Former Peruvian president Pedro Castillo participated virtually this Thursday, from the prison where he has been held since yesterday, in a hearing to evaluate the request for pre-trial detention of the prosecutor’s office against him, while he is being investigated for rebellion for having ordered the dissolution of Congress .
Accompanied by his lawyer Víctor Pérez and his former prime minister Aníbal Torres, who is also defending him, Castillo listened to the arguments of the Public Prosecutor, together with Judge Juan Carlos Checkley, who requested pre-trial detention for seven days against him.
At the end of the hearing, the resolution of which will be issued “in accordance with the law”, Checkley gave the floor to the former president, but limited himself to stating “this is all”, alluding to what his lawyers said.
In his speech, Torres ensured that “coercive or coercive means” were never used during Castillo’s detention, but insisted that in this process “the principle of legality is flagrantly violated” considering that at no time the crimes attributed to the first President
Along the same lines, Pérez argued that Castillo’s announcement of the closure of Parliament did not imply an armed insurrection which, he said, requires the crime of rebellion and denied that there is a risk of flight, for which asked the judge to declare the Public Prosecutor’s request unfounded.
“My client’s statements in his message do not constitute the crime of rebellion (…) How can a person want to flee when he has not committed the alleged crimes of which he is accused,” Pérez said.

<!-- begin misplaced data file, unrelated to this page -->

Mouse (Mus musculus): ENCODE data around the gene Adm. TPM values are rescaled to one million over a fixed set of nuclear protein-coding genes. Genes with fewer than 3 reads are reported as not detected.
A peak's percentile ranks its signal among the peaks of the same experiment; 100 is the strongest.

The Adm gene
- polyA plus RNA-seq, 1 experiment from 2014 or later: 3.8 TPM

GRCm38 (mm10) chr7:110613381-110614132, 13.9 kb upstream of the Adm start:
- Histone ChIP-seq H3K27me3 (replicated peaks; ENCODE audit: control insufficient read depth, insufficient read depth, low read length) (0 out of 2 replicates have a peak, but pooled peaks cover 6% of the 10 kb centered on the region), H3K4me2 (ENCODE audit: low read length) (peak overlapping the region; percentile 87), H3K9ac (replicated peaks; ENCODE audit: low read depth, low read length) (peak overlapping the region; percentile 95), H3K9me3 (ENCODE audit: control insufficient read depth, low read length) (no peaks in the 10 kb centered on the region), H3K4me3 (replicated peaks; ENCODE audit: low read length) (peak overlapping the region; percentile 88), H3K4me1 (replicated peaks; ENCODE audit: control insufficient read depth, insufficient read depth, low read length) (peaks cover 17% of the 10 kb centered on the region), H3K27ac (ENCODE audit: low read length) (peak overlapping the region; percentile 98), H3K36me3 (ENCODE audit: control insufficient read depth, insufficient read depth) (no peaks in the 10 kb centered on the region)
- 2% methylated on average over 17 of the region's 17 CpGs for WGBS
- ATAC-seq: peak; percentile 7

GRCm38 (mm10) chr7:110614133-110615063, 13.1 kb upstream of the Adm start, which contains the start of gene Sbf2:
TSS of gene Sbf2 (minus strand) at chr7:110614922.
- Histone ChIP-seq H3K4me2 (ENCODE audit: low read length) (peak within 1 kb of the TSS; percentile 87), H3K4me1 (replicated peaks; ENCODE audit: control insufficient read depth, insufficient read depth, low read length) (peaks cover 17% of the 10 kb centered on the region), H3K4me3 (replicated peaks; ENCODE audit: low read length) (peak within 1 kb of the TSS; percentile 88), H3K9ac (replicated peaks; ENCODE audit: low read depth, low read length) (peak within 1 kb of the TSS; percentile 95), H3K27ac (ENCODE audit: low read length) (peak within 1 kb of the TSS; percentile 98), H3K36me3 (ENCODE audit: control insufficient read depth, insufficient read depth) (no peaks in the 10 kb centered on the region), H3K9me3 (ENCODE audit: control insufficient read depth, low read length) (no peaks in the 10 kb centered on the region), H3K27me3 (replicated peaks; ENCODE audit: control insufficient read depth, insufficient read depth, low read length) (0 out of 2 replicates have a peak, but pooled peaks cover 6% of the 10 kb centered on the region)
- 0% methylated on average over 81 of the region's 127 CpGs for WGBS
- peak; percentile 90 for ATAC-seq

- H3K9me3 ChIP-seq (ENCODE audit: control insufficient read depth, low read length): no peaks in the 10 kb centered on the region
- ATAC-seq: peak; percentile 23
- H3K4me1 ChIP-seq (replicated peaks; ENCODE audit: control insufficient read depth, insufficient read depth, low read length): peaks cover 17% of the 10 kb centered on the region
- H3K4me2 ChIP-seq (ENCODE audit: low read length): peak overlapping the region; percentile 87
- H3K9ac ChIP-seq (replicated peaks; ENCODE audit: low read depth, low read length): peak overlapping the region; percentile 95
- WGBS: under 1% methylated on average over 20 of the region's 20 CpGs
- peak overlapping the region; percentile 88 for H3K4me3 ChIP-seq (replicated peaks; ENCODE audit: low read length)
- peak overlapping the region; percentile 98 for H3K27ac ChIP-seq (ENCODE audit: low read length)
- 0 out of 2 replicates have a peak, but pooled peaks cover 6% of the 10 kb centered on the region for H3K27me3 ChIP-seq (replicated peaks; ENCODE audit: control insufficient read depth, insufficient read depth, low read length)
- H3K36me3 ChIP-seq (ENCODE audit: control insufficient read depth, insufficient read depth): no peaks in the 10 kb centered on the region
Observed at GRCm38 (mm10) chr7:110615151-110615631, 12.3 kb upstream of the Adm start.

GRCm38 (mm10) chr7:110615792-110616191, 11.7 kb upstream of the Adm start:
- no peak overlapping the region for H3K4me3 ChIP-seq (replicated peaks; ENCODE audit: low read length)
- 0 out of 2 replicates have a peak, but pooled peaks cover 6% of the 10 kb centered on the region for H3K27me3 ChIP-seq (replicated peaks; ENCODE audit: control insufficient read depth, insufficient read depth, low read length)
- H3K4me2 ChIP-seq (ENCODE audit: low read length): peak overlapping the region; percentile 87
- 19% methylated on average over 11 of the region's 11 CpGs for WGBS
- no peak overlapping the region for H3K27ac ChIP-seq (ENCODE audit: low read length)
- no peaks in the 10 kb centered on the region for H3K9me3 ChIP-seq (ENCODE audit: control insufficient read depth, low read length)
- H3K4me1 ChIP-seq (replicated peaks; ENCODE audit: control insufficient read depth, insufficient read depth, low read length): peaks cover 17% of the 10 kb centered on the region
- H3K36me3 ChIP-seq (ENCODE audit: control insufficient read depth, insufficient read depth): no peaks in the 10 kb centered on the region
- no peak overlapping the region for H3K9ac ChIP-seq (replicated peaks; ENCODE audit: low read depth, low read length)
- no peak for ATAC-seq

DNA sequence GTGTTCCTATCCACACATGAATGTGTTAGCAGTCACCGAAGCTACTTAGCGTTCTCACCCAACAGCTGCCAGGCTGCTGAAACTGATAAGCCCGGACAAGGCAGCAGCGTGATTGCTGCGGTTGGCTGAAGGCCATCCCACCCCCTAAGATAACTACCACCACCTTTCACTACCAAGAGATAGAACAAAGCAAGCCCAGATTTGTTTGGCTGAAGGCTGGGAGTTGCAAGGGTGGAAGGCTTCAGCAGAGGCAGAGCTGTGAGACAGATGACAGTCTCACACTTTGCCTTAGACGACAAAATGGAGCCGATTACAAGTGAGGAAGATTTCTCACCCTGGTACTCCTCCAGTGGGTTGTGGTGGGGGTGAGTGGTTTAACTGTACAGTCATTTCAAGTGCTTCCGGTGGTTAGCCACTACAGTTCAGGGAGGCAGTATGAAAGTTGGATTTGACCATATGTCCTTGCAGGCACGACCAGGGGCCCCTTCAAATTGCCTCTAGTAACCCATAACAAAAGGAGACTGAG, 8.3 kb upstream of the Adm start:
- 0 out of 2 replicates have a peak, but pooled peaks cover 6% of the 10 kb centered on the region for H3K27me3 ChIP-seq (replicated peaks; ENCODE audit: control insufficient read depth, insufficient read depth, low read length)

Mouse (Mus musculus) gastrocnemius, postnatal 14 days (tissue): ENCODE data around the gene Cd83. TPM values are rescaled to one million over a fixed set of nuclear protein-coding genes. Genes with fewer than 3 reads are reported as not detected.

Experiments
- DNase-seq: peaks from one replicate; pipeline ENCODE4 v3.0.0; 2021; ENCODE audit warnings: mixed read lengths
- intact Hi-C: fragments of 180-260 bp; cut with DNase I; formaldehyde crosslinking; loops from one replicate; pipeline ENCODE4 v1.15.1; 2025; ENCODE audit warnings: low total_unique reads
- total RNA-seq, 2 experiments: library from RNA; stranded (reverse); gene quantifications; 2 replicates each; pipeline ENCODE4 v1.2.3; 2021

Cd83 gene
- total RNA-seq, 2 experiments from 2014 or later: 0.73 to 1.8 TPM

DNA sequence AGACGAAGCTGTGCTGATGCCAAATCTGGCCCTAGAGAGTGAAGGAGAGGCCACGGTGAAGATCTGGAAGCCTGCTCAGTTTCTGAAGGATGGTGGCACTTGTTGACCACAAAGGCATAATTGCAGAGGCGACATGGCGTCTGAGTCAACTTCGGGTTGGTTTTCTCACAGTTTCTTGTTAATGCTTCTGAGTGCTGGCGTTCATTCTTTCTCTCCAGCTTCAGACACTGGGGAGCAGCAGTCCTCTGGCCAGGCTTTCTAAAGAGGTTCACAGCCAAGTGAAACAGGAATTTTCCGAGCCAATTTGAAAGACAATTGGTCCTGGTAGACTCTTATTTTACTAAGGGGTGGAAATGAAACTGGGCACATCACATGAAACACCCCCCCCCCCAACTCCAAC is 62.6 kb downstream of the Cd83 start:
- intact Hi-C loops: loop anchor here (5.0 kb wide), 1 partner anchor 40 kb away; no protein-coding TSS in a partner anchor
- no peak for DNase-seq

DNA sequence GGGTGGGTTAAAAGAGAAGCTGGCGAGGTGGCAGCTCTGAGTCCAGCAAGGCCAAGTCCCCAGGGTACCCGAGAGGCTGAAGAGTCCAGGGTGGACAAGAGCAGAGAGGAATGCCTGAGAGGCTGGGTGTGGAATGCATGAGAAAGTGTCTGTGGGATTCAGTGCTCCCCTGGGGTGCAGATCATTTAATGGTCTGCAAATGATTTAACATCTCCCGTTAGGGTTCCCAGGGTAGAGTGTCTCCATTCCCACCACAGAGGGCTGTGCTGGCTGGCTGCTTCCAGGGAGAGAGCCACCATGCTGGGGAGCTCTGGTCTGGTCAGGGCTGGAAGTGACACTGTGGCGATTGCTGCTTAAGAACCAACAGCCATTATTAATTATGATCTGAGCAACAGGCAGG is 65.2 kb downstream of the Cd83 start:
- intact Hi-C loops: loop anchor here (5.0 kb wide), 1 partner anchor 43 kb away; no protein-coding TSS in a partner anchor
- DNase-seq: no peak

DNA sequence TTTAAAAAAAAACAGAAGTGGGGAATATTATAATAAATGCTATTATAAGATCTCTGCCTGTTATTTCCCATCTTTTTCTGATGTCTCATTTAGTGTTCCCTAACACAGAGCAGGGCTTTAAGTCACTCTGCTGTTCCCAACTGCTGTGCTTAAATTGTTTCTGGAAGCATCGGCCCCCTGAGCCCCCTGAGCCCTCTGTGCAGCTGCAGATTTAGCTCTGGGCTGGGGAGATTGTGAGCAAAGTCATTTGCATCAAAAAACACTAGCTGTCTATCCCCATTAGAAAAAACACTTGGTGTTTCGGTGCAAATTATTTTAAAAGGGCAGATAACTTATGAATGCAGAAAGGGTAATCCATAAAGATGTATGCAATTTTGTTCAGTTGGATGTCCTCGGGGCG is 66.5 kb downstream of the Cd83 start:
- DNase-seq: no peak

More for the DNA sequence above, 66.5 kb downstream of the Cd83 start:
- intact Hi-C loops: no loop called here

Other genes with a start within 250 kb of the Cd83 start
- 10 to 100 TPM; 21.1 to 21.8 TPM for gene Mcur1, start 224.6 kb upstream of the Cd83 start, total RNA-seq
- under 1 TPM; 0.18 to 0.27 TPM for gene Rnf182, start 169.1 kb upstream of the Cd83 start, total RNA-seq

At the opposite extreme, the deputy supreme prosecutor Marco Huamán assured that the former president’s “high probability of escape” is evident, after having mentioned Castillo’s alleged intention to go to the Mexican embassy to leave his country.
Huamán indicated that the arrest of the former head of state is “necessary” to ensure the investigation and accused Castillo of having attempted to change the rule of law model established by the Constitution, in an illegal and fraudulent manner.
Castillo attended this hearing after spending his first night in Barbadillo Prison in the Lima neighborhood of Ate, where former President Alberto Fuijimori, who is serving a 25-year prison sentence, is also being held, while he is being tried for rebellion and conspiracy.
The Public Prosecutor announced yesterday the start of these preliminary investigations while Castillo remained detained in the Prefecture of Lima for alleged “violation of the constitutional order”, after dictating this morning the temporary closure of Parliament and the establishment of a government of national emergency.
That order was widely interpreted as a coup attempt, including by members of his cabinet.
The provision did not obtain the endorsement of the majority of the now former members of his government, nor of the Armed Forces, the State Police, the Constitutional Court and the Judiciary.
Hours later, Congress debated a third impeachment request against him, which was finally approved by 101 of the 130 lawmakers that make up the Peruvian chamber.